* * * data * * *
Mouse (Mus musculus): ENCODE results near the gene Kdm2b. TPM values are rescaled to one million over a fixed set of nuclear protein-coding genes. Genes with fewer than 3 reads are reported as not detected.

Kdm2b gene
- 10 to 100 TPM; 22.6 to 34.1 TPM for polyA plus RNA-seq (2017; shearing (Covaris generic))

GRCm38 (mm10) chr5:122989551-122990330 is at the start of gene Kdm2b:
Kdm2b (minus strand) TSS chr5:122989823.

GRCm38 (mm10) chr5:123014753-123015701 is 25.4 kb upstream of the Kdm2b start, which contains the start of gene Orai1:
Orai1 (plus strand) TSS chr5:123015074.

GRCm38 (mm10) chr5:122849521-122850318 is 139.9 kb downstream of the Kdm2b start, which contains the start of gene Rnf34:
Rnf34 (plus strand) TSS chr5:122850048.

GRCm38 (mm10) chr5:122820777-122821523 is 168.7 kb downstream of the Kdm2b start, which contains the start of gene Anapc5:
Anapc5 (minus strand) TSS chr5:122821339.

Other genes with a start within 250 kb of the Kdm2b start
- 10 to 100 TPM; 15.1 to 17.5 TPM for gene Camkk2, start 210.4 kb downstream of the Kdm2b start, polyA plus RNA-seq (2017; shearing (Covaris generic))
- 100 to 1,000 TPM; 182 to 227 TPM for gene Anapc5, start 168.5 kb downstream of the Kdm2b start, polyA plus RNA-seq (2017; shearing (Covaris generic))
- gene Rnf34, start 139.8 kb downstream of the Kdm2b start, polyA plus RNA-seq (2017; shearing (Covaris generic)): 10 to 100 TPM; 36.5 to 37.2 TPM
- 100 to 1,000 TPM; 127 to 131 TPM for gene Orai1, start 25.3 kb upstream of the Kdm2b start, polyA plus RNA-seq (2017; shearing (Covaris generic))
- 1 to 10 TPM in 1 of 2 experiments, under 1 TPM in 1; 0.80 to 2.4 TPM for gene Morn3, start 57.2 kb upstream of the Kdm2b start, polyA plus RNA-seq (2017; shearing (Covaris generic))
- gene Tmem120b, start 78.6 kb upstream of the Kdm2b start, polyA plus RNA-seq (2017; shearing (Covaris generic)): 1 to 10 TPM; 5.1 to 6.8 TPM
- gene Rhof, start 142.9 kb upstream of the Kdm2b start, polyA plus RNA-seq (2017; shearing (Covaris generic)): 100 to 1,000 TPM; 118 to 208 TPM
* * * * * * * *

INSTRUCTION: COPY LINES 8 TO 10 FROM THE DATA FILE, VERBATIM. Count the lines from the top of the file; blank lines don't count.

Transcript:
GRCm38 (mm10) chr5:122849521-122850318 is 139.9 kb downstream of the Kdm2b start, which contains the start of gene Rnf34:
Rnf34 (plus strand) TSS chr5:122850048.

GRCm38 (mm10) chr5:122820777-122821523 is 168.7 kb downstream of the Kdm2b start, which contains the start of gene Anapc5: